Jezik / Language:
17 December 2015

Witnesses Describe Torture and Abuse of Ljubuski Prisoners by Bosnian Croat Prison Staff

Dzana Brkanic BIRN BiH Sarajevo
A state prosecution witness testifying at the trial of seven former Bosnian Croat prison managers and guards said he was beaten and tortured during his detention in a prison in Ljubuski in 1993.
The state prosecution has charged Ivica Kraljevic, Mato Jelcic, Slavko Skender, Stojan Odak, Vice Bebek, Vinko Radisic and Dragan Milos with war crimes in Ljubuski.

According to the charges, Kraljevic, Jelcic and Skender were managers of the VIZ military investigation prison, located in the police building in Ljubuski, for various periods of time from September 1993 to March 1994. More than 100 Bosniaks from the municipalities of Mostar, Livno, Stolac, Jablanica, Maglaj, Zepce and other parts of Herzegovina were detained there.

The defendants have been charged with holding detained civilians and prisoners of war in inhumane conditions. They allegedly allowed the mistreatment of prisoners, gave them very little food and ordered them to perform forced labour.

Odak, Bebek, Radisic and Milos, former guards at the VIZ prison, have been charged with participating in the abuse of detained civilians and prisoners of war.

State prosecution witness and former prisoner Idriz Habibija testified at today’s hearing. He said he and a protected witness known as S-1 were arrested in May 1993 and were taken to the Heliodrom detention camp. He said he was transferred to a prison in Ljubuski in mid-September 1993.

“I found myself in some underground room. It’s hard to explain. The room, which was shaped like an arch, was built of stones. Its surface was 3x3 meters, according to my estimate. The floor was covered with mud. Our feet sank into it. We had one blanket. There was no light. They forced us to swallow hot food, so we burned our tongues. Rats walked over us,” Habibija said.

“Every time they brought us water, we were hit in the stomach with a full bottle and then on the head with a boot or fist. There was blood,” he said.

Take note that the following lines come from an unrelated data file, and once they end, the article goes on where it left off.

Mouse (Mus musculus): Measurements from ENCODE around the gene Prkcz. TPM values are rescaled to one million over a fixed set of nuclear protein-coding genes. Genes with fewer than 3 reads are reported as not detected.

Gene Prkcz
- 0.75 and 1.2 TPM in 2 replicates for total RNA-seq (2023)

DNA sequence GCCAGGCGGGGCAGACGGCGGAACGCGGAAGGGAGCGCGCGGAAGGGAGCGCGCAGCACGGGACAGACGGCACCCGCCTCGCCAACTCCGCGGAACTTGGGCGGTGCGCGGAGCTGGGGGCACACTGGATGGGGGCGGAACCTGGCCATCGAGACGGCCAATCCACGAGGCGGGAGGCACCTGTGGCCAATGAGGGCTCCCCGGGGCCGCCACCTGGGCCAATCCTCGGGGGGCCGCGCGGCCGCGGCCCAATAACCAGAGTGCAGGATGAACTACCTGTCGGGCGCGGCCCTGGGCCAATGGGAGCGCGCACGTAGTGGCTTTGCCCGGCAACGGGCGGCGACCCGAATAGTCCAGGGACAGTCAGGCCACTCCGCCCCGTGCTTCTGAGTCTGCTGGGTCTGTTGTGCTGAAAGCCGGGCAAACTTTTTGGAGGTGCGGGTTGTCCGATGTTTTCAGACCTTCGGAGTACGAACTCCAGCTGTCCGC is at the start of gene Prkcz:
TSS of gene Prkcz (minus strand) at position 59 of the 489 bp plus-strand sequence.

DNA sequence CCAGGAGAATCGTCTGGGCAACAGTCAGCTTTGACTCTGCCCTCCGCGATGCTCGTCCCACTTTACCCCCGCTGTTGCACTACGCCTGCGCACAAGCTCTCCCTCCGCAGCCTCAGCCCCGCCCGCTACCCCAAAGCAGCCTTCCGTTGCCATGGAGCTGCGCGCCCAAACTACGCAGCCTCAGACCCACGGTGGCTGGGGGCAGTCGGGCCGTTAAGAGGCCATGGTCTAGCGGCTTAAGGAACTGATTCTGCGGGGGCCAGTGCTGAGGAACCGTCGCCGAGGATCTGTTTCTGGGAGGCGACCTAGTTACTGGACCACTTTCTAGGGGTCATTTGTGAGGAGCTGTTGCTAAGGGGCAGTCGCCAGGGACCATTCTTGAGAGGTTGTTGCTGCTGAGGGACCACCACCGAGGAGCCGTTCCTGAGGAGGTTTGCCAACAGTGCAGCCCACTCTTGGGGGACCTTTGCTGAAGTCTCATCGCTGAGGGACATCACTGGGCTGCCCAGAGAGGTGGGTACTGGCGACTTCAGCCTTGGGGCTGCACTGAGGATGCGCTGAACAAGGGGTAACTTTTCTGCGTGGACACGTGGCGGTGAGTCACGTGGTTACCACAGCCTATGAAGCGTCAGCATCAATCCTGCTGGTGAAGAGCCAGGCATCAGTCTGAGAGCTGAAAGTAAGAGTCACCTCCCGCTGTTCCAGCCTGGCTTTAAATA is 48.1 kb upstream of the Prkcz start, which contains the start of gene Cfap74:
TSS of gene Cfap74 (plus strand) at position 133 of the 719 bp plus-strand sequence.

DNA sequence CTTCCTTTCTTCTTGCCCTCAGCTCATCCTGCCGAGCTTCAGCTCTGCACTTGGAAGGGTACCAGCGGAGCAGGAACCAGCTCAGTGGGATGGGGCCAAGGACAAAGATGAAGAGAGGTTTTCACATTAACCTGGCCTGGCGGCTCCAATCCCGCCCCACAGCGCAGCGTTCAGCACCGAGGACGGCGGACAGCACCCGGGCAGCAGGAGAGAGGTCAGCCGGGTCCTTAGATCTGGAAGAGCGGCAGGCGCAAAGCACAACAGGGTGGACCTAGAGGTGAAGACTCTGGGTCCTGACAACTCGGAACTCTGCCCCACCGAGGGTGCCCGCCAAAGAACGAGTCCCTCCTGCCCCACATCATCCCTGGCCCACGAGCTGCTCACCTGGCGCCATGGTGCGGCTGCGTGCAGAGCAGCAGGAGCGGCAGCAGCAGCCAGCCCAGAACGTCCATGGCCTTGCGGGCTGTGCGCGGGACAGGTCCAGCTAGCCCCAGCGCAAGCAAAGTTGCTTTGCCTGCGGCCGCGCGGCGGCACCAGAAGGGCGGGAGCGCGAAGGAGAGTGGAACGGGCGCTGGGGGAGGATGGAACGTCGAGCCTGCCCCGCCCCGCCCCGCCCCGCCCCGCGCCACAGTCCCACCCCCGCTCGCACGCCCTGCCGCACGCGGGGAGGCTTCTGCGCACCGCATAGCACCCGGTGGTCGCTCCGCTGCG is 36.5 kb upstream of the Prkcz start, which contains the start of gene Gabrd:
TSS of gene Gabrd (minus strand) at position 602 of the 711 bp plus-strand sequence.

Habibija said he was beaten during his detention. He said he was also deprived of food for 74 hours on one occasion and drank his own urine.

“They would continue beating us until they were satisfied. It seemed as if they were drugged, as if they smoked weed and vented by taking it out on us,” Habibija said.

Habibija told the court he was transferred a few days later to a room above ground, where his mistreatment continued. The living conditions in the new room weren’t better, except that it had a window.

“From mid-October to mid-November we were taken for walks between two high walls. During those walks they forced us to fight with each other. They ordered me to fight Zijad Demirovic until one of us fell down or until we started bleeding,” Habibija said.

He said he was also abused with a prisoner named Rudolf Jozelic, who used to be a pilot. He said the two of them were forced to pretend they were airplanes and were shot at.

Responding to questions by the defense teams, Habibija said he didn’t know about prisoners being tortured with electrical shocks and also confirmed that he wasn’t taken to other locations to perform forced labour.

Habibija said he was released from the prison on December 4, 1993, when his relatives paid 20,000 Marks for his freedom.

Former prisoner Fahrudin Rizvanbegovic was the second state prosecution witness to testify at today’s hearing. He said he was initially held in the Dretelj detention camp, where defendant Ivica Kraljevic took his money and personal identification documents. He said he was transported to a detention facility in Ljubuski in September 1993. He said he was detained in an uninhabitable room and was abused by the guards.

Rizvanbegovic said he met Kraljevic again in Ljubuski. He said other guards in the facility told him he was the prison manager.

Rizvanbegovic said he encountered Vido Palemeta working as a guard at the Ljubuski facility, and said Palemeta had also stolen money from him in the Dretelj detention camp. He said he saw Palemeta threaten a prisoner named Alaga Festic with a knife in the Ljubuski detention facility.

Rizvanbegovic mentioned a guard named Milos, saying he’d never heard any bad stories about him. He said this guard’s son was a basketball player. Defendant Dragan Milos addressed Rizvanbegovic in the courtroom, and confirmed he was the same person.

Rizvanbegovic said he saw prisoner Rudolf Joselic being abused several times. He said on one occasion a prisoner named Meho Zilic, covered in bruises and beaten, told him that his minor son had been tortured with electric shocks. Rizvanbegovic said other prisoners were also beaten and humiliated.

Rizvanbegovic said he was released with the help of a Croat friend on December 10, 1993. He said he lost approximately 40 kilograms during his detention, and described his body as skeletal.

“I shall pray to God to forgive the criminals, but I can’t forgive them,” Rizvanbegovic said.

The trial will continue on January 14.
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